Maine floater weathers icy gales
Offshore turbine prototype withstands waves equivalent to 70 or 80 feet
The University of Maine’s scaled-down floating offshore wind turbine is handling the winter weather in the Gulf of Maine with aplomb.
“It’s performing exceptionally well,” UMaine project manager Jake Ward told reNews.
The 1:8 scale prototype VolturnUS turbine has been producing electricity off the coast of Castine since June 2013.
It has continued to operate through heavy rain and snowstorms, gale winds and temperatures down to -30 degrees, said Ward.
The blade pitch-adjustment system effectively shed considerable ice build-up. The turbine rode out waves that reached as high as seven to eight feet. At full-scale that’s equivalent to 70- to 80-feet waves that only happen in a 100-year storm, said Ward.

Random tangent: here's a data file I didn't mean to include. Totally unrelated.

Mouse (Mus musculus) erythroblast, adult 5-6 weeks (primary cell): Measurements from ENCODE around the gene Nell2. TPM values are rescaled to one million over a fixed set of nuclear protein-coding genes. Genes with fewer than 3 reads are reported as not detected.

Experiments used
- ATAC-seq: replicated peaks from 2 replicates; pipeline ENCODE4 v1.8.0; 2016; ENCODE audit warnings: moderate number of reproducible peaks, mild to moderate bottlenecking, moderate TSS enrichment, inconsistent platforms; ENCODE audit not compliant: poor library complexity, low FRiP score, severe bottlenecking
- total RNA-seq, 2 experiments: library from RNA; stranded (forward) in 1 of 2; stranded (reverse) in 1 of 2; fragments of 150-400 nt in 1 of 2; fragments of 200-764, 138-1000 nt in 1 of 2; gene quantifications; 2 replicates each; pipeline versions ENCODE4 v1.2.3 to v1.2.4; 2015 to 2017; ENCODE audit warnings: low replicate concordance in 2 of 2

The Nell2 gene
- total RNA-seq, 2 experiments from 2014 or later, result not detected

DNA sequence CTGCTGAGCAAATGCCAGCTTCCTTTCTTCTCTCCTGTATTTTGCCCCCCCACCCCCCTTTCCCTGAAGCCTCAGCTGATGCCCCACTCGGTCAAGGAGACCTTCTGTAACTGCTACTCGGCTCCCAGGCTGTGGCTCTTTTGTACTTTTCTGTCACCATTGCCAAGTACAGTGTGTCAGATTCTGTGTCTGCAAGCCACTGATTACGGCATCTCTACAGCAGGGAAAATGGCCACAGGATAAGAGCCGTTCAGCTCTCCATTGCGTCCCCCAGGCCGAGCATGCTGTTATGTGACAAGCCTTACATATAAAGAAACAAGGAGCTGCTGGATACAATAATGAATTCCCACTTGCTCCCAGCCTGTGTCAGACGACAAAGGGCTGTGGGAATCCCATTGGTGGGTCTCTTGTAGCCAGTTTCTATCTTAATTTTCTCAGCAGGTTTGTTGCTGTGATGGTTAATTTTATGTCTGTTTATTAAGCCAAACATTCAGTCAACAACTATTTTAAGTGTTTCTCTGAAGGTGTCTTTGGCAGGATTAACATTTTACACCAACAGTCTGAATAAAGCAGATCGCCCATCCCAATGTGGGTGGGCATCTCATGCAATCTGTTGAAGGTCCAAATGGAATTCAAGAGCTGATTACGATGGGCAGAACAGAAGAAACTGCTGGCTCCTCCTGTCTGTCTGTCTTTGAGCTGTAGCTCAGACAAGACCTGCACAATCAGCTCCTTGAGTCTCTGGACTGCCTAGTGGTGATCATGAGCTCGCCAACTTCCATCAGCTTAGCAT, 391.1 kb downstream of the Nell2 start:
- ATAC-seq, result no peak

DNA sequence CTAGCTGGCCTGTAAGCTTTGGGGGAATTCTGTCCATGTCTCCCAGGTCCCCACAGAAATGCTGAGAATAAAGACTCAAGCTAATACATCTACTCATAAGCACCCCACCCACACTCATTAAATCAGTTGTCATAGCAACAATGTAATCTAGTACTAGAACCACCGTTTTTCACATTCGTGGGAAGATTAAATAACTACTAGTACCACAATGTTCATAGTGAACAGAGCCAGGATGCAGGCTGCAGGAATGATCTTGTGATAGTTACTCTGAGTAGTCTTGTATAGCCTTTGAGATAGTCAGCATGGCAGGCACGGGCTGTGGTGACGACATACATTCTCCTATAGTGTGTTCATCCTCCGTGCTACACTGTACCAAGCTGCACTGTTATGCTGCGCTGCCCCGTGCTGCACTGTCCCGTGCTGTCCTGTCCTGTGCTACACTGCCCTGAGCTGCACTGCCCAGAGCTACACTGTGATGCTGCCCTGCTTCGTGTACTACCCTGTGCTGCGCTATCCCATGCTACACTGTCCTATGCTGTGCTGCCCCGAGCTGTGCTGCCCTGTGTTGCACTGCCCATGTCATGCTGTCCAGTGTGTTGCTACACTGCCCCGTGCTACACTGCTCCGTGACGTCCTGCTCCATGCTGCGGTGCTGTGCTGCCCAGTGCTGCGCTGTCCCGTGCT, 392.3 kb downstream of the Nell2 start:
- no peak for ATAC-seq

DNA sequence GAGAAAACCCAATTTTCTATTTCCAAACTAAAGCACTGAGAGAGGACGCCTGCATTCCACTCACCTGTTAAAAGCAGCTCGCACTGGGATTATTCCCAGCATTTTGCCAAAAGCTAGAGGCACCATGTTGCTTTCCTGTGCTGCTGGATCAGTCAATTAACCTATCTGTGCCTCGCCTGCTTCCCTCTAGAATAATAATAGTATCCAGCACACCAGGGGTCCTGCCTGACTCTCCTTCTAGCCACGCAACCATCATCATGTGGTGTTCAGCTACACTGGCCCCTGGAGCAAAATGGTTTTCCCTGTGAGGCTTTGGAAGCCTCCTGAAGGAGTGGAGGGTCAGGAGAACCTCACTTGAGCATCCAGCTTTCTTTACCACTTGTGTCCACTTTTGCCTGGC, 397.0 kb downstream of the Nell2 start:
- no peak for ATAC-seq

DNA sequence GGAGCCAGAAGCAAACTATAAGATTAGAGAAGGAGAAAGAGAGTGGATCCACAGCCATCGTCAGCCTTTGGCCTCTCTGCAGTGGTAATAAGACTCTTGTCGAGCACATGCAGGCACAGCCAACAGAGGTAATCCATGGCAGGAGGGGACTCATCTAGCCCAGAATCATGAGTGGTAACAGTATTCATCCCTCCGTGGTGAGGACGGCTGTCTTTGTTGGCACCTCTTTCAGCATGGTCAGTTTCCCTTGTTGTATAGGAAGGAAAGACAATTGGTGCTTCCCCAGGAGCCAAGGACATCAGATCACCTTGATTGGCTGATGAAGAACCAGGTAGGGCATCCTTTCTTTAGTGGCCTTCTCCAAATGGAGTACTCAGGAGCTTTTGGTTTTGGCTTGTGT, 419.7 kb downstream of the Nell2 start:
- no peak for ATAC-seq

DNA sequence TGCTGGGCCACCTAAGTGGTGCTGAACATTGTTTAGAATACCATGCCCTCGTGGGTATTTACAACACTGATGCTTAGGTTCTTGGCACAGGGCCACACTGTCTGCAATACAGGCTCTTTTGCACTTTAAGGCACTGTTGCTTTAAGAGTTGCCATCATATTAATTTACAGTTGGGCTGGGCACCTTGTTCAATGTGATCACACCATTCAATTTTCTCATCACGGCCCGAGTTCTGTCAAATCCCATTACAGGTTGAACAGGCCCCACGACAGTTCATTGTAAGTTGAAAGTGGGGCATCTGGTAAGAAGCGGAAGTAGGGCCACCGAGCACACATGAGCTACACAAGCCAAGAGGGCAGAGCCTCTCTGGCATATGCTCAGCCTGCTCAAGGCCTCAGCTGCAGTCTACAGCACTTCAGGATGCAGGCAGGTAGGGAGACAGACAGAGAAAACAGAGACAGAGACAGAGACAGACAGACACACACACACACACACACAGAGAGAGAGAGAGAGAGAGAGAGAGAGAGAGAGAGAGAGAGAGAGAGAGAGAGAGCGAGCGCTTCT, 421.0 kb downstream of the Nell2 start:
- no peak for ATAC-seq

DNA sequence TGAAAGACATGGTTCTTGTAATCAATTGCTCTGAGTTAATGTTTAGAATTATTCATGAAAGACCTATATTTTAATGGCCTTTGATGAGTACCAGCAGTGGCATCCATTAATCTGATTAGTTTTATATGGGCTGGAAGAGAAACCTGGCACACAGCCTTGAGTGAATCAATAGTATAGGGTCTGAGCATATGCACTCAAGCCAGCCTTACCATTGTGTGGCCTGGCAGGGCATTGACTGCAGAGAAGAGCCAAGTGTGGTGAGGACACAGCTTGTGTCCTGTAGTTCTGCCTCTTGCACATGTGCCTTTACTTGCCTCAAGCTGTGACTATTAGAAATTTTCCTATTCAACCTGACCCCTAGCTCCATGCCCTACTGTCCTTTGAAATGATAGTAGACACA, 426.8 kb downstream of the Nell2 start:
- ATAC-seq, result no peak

“The turbine is performing as close as the models predicted,” said Ward. The unit is moored in 80 feet of water about 1000 feet offshore.
The research scheme is the first phase in the 12MW $96m Maine Aqua Ventus 1 pilot project.
UMaine and partners Emera and Cianbro received regulatory approval this month for the terms of a power purchase agreement. The two-turbine demo is slated for deployment off Monhegan Island in 2016.
Image: 1:8 scale VolturnUS has been producing electricity off the coast of Castine since June 2013 (UMaine)